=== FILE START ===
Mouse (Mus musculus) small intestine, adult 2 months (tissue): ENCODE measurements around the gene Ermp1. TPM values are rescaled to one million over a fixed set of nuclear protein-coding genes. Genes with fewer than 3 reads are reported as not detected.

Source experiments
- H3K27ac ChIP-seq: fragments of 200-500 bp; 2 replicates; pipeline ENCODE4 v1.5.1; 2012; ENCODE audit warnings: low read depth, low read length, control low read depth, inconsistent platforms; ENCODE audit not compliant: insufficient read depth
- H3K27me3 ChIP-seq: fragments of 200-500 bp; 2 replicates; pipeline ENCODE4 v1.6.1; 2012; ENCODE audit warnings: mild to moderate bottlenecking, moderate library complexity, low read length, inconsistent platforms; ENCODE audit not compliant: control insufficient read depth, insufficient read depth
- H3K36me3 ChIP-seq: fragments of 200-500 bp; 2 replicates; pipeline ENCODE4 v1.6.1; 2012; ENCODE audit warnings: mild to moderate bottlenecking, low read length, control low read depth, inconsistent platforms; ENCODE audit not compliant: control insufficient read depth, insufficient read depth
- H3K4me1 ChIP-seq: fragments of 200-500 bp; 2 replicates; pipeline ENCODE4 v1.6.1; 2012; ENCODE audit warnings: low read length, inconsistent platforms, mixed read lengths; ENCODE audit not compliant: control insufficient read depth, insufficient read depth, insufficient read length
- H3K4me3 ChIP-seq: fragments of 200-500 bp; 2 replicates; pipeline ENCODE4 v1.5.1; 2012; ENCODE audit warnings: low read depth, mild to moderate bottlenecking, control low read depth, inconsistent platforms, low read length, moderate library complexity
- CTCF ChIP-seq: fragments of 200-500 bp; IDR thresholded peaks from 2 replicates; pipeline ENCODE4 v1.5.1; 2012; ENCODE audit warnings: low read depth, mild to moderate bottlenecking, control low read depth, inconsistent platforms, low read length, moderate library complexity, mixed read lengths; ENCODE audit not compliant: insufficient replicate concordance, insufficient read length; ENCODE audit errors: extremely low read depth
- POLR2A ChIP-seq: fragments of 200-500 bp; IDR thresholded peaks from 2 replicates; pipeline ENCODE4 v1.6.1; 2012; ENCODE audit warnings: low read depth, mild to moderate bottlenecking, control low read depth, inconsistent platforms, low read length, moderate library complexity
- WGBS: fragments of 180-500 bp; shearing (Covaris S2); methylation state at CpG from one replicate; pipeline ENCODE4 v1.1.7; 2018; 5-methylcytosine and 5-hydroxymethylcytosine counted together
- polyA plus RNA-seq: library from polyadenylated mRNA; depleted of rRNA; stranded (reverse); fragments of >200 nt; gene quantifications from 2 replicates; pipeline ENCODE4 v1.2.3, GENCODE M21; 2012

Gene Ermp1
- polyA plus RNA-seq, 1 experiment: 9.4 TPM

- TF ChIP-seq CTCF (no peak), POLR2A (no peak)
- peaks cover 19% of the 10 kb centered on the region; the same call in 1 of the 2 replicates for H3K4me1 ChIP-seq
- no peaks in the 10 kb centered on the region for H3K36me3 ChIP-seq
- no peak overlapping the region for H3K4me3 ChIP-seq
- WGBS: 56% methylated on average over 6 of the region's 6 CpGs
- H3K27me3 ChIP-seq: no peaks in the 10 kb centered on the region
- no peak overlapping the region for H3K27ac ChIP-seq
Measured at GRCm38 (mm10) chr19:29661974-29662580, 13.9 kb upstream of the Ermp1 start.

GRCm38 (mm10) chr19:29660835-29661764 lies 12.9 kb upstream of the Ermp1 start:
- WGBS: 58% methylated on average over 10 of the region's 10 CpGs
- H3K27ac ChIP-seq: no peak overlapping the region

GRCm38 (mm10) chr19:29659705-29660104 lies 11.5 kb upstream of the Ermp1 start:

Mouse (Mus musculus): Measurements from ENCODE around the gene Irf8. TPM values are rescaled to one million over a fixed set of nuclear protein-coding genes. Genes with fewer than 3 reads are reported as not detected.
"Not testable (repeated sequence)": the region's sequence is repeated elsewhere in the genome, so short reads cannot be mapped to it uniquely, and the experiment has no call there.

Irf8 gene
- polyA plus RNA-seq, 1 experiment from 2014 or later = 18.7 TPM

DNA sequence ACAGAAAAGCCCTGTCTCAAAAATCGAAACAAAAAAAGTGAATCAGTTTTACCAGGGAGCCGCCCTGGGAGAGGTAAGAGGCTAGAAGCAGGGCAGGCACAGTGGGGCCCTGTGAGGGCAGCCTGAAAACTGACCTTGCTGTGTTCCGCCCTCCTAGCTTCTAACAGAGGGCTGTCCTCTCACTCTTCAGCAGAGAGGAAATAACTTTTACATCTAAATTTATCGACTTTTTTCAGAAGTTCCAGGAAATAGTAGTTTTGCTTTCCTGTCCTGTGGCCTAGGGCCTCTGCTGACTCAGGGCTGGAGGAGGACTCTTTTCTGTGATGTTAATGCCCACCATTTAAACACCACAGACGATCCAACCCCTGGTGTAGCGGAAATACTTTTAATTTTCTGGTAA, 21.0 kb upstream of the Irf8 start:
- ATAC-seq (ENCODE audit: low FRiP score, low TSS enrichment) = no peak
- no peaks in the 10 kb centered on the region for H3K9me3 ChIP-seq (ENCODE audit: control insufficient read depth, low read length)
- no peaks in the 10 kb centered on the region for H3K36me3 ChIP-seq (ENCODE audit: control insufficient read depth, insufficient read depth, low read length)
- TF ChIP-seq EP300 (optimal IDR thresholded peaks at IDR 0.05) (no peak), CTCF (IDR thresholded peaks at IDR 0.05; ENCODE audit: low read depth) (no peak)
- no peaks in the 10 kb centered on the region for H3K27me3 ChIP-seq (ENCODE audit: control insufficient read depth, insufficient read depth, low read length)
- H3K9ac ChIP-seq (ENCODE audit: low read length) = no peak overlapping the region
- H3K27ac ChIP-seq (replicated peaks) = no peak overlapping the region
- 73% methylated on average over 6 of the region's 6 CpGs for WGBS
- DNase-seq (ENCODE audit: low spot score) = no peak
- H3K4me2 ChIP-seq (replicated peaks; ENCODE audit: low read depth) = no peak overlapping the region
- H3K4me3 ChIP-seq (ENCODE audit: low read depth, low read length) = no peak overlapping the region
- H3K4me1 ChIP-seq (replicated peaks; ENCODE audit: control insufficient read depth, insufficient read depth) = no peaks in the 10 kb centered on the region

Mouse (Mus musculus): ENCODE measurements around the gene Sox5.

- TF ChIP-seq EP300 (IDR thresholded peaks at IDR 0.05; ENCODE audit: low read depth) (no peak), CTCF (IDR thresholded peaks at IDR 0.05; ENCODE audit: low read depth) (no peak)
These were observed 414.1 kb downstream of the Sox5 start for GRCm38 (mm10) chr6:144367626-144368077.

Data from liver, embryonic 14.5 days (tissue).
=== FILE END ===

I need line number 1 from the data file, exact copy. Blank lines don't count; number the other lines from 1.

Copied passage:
Mouse (Mus musculus) small intestine, adult 2 months (tissue): ENCODE measurements around the gene Ermp1. TPM values are rescaled to one million over a fixed set of nuclear protein-coding genes. Genes with fewer than 3 reads are reported as not detected.